Having sweet-talked the University and mugged the British Council for pounds 3,000 (big money in the early Eighties), the lad snuggled down in the library and started to read. He read about agriculture - about manure (in French), about the geology of Attica (in German, though he couldn't read German), about bits of broken pot dug up in unexpected places (in archaeologists' English, which nobody understands) - until he reckoned he could calculate, down to the nearest 1,000 medimnoi, the amount of food that could have been grown in the hinterland of Athens using the farming techniques of the day. Pausing only to calculate the population of Athens in the fifth century and factor in such details as the Egyptian wine trade and the vexed issue of nitrogen-fixing lupins, the lad drew his final conclusions and wrote his thesis. I shall quote it in full:

"Did Economic Factors Significantly Influence The Development Of The Athenian Democracy?"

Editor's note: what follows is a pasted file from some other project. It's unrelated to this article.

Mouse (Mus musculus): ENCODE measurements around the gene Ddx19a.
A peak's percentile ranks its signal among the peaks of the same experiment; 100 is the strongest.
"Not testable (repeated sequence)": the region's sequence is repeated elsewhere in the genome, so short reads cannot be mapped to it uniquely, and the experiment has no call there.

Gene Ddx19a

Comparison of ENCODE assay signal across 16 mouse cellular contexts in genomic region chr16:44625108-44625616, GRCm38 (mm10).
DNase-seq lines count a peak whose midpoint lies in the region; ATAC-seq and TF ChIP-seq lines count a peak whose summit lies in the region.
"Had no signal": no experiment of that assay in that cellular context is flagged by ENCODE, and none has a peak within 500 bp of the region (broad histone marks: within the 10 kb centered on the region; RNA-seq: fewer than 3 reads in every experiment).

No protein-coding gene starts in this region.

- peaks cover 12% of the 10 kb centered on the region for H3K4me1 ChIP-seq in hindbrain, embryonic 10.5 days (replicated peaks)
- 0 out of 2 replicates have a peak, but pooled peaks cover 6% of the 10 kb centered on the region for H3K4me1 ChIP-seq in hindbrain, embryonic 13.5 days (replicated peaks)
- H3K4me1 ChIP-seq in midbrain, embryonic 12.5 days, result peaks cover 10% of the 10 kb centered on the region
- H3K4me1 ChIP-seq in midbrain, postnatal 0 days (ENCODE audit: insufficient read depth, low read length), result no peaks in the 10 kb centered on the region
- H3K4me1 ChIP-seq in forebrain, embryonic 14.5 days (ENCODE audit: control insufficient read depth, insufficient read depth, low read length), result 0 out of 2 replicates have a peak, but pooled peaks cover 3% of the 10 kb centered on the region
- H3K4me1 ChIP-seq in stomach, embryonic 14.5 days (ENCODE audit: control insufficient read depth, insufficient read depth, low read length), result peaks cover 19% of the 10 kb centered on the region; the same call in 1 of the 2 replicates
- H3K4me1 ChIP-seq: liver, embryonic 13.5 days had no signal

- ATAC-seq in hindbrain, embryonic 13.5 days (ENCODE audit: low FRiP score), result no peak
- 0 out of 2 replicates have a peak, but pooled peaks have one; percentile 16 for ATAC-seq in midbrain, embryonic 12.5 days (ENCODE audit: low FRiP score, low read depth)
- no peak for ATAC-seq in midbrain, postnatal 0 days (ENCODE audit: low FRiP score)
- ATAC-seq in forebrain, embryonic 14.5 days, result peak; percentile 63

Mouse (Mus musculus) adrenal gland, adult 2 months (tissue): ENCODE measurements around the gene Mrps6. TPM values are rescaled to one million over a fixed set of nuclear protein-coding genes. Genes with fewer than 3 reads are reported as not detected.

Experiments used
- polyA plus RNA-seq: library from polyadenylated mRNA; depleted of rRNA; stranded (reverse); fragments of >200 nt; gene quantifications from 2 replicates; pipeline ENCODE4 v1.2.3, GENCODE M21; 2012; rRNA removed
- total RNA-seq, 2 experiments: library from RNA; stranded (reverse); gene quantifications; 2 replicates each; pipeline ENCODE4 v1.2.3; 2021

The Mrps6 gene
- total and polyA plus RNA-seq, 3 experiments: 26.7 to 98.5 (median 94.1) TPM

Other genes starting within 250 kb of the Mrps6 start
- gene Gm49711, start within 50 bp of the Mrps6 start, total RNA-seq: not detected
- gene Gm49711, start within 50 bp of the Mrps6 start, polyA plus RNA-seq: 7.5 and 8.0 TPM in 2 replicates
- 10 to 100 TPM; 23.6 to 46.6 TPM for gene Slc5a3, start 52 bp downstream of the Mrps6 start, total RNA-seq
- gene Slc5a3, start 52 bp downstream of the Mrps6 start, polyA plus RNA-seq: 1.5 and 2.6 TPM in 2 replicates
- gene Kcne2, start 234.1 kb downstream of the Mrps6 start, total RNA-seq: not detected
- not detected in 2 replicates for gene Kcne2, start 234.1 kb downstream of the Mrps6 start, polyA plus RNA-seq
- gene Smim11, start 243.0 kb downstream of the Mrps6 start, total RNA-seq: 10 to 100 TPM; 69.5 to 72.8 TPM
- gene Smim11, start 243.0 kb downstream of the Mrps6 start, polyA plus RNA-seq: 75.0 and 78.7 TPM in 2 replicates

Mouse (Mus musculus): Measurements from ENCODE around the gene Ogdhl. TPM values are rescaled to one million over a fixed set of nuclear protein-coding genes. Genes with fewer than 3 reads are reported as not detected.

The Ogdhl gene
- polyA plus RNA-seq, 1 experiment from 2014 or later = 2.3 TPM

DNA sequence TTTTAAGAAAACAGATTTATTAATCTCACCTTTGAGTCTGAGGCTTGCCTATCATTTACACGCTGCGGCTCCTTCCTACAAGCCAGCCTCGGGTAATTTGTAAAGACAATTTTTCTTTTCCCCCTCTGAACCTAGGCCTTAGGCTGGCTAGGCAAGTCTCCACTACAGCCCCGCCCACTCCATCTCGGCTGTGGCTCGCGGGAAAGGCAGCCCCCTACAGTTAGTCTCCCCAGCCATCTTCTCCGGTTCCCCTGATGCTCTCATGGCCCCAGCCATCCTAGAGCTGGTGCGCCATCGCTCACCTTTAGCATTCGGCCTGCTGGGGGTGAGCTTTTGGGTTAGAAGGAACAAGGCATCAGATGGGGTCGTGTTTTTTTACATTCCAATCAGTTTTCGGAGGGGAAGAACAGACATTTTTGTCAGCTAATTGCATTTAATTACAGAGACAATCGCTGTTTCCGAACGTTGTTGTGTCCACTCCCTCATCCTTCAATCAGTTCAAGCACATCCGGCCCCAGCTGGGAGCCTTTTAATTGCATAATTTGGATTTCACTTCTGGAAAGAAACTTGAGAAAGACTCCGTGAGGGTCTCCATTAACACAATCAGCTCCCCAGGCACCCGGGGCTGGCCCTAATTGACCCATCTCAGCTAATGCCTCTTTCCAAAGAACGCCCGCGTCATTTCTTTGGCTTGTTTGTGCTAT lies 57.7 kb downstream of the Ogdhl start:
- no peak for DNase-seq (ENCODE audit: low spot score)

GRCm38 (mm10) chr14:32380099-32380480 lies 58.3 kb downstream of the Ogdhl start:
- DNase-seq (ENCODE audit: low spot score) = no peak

He solved the problem of how to explain to the University and the British Council what had become of their time and money by sneaking out of town in the early hours of the morning, muffled up in a big scarf and pretending to be a Russian sailor, and ran away to London to seek his fortune. There he studied hard and became a lawyer, thereby saving his much-abused sponsors the trouble of punishing him. Eventually he sawed through the bars of the legal profession and for the time being at least is still at large, but that's another story.